Spectroscopic Imaging STM Studies of Electronic Structure in Both the Superconducting and Pseudogap Phases of Underdoped Cuprates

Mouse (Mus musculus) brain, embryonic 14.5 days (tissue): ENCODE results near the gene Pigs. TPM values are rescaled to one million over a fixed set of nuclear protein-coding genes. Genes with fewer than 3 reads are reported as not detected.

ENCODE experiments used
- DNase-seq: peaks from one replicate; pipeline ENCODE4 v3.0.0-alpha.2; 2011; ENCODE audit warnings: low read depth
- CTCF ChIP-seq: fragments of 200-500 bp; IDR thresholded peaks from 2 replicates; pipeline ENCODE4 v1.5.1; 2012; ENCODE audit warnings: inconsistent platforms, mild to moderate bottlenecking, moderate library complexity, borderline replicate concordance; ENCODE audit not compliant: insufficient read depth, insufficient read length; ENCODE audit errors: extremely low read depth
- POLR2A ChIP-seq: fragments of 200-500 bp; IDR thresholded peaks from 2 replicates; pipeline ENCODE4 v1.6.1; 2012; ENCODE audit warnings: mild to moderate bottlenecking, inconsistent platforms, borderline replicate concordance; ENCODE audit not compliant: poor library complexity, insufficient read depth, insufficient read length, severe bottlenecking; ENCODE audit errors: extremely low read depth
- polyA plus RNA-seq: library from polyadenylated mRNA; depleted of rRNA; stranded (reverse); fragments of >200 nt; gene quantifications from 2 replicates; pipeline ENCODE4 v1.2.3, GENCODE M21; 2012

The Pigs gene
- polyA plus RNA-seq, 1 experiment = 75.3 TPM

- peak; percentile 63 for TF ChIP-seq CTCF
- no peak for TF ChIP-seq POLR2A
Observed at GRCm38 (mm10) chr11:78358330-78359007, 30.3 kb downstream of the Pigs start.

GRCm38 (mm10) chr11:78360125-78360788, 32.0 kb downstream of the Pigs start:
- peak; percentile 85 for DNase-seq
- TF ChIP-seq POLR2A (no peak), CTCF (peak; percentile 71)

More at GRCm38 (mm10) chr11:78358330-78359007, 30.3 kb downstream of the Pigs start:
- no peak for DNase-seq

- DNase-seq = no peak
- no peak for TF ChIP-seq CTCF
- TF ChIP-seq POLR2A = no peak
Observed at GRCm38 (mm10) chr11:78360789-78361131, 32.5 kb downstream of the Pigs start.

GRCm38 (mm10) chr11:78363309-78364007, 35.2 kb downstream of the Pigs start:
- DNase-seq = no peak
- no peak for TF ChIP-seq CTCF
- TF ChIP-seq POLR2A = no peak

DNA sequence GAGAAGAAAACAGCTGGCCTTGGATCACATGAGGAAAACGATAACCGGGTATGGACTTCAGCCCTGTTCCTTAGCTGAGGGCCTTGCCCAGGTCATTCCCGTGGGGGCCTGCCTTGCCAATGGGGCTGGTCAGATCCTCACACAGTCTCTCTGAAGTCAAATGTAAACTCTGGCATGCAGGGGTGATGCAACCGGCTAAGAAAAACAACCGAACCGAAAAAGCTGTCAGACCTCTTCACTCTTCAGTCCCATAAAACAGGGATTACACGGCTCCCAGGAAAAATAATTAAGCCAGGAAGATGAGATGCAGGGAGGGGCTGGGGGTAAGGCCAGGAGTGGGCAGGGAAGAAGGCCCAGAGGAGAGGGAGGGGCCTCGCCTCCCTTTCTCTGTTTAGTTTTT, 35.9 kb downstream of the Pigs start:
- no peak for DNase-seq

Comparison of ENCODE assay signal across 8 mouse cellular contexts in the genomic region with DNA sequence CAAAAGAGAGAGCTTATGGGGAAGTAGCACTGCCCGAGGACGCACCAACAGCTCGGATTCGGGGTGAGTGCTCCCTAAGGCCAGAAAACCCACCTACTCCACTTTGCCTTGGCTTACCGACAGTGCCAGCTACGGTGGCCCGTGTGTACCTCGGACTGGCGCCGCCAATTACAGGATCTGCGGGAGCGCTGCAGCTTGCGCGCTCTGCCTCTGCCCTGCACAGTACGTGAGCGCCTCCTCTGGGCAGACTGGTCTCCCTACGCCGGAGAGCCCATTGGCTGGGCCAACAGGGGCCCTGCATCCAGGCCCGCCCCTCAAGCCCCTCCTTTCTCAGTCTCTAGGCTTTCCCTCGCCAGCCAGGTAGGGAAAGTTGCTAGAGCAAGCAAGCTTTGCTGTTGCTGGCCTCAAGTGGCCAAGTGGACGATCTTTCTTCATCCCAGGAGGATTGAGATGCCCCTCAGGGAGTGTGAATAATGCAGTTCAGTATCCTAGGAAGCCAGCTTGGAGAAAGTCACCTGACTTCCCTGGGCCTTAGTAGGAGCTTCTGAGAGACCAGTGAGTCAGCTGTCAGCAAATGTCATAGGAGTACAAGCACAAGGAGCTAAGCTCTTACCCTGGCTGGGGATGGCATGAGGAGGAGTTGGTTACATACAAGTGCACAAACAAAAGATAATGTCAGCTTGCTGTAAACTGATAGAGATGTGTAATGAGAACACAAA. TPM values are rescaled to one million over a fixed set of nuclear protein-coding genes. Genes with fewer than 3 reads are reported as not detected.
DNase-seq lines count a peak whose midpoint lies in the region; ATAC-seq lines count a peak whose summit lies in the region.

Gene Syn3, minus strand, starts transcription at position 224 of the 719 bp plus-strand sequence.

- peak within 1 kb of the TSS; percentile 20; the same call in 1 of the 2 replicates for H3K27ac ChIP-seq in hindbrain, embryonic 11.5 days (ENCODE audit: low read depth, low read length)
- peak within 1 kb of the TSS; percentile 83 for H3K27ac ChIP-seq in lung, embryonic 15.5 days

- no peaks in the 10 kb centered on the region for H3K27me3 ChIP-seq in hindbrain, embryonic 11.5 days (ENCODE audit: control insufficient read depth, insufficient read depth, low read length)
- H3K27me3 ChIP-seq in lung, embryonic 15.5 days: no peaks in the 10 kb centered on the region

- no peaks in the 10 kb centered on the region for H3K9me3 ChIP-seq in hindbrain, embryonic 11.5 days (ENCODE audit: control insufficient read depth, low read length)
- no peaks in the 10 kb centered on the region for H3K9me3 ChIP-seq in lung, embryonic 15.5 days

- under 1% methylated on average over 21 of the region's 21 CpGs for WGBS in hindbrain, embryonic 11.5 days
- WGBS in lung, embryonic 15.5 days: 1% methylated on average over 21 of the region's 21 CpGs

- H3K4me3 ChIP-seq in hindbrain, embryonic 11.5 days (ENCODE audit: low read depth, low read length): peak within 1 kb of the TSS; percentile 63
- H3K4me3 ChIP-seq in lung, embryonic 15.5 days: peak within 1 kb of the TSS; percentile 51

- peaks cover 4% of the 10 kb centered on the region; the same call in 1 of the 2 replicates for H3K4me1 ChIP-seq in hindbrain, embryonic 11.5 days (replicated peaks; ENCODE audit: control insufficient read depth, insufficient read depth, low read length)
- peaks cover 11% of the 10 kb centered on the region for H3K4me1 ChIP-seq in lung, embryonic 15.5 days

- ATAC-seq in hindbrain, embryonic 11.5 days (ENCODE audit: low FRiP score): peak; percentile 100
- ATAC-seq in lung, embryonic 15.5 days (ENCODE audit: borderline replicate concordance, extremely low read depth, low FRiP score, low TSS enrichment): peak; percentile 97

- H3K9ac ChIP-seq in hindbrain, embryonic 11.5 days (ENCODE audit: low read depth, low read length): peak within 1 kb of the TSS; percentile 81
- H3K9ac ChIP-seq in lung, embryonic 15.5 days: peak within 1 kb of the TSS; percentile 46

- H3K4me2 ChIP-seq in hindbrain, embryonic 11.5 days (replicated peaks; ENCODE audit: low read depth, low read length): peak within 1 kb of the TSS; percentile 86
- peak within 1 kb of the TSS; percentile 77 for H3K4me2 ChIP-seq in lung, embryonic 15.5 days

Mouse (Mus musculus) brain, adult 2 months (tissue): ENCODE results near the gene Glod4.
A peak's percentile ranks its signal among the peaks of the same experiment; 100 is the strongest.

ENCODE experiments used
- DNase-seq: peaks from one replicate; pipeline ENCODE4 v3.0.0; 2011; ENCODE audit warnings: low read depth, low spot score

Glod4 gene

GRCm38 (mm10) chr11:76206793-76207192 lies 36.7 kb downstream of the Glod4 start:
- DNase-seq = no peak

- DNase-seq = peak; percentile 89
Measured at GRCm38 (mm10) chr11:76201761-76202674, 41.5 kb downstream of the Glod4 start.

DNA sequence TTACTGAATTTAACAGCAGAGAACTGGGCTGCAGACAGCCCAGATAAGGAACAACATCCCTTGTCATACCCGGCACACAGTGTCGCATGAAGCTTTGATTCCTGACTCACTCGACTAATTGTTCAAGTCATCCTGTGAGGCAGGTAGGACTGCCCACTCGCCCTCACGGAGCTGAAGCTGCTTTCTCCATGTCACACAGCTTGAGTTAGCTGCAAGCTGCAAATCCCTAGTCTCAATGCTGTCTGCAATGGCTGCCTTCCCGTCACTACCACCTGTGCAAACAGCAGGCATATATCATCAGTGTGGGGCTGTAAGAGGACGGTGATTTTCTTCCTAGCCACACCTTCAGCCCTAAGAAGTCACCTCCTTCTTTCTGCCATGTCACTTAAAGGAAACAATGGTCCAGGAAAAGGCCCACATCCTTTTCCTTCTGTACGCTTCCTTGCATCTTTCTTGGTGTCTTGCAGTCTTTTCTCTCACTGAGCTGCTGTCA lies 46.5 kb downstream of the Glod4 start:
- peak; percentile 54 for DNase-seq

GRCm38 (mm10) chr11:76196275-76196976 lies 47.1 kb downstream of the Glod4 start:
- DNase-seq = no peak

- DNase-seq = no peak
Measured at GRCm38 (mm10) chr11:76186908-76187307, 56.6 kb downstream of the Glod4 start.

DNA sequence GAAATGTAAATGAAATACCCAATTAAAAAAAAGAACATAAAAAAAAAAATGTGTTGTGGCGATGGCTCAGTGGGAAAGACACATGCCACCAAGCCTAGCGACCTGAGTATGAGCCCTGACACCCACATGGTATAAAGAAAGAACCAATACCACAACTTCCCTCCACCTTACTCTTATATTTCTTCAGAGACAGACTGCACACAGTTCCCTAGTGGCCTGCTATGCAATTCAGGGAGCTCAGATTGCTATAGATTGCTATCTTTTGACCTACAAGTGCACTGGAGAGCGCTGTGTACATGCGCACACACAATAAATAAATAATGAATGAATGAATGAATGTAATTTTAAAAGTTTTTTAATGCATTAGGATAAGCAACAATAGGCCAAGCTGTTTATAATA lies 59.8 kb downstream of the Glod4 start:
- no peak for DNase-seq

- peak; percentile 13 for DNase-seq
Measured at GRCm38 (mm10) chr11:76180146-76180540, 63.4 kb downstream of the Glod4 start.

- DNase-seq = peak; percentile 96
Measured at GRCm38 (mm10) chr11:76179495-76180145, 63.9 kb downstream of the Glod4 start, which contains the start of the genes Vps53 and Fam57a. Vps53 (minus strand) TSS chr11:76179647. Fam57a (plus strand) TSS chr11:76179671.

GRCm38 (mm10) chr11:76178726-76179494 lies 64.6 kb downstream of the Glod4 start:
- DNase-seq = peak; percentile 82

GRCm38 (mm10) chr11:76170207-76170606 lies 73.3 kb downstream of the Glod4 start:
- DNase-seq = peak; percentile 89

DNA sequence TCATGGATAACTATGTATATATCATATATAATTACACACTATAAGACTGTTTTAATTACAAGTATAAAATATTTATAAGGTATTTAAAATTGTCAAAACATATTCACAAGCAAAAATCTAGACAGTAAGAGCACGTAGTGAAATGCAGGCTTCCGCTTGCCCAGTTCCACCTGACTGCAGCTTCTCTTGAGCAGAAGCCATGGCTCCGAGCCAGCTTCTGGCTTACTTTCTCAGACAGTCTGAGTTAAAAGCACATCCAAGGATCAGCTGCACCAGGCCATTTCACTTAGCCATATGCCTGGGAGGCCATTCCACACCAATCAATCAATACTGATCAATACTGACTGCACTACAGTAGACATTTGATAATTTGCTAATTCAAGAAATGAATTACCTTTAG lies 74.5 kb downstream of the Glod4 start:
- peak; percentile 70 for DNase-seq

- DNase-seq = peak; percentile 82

A motivation for the development of atomically resolved spectroscopic imaging STM (SISTM) has been to study the broken symmetries in the electronic structure of cuprate high temperature superconductors. Both the d-wave superconducting (dSC) and the pseudogap (PG) phases of underdoped cuprates exhibit two distinct classes of electronic states when studied using SI-STM. The class consists of the dispersive Bogoliubov quasiparticles of a homogeneous d-wave superconductor. These signature are detected below a lower energy scale |E| = D0 and only upon a momentum space (k-space) arc which terminates near the lines connecting k = Â±(p/a0, 0) to k = Â±(0.,p/a0). This 'nodal' arc shrinks continuously with decreasing hole density. In both the dSC and PG phases, the only broken symmetries detected in the |E|â‰¤D0 states are those of a d-wave superconductor. The second class of states occurs at energies near the pseudogap energy scale |E| .D1 can be associated with the 'antinodal' states near k = Â±(p/a0,0) and k = Â±(0.,p/a0). These states break the expected 90Â°-rotational (C4) symmetry of electronic structure within CuO2 unit cells, at least down to 180Â°-rotational (C2) symmetry (nematic) but in a spatially disordered fashion. This intra-unit-cell C4 symmetry breaking coexists at |E| .D1 with incommensurate conductance modulations locally breaking both rotational and translational symmetries (smectic). Empirically, the characteristic wavevector Q of the latter is determined by the k-space points where Bogoliubov quasiparticle interference terminates and therefore evolves continuously with doping. The properties of these two classes of |E| .D1 states are indistinguishable in the dSC and PG phases. To explain these two regimes of k-space that are distinguished by the symmetries of their electronic states and their energy scales |E| D1 and |E|â‰¤D0, and to understand their relationship to the electronic phase diagram and the mechanism of high- Tc superconductivity, represent key challenges for cuprate studies. Â© Vladimir Dobrosavljevic, Nandini Trivedi & James M. Valles, Jr., 2012. All rights reserved.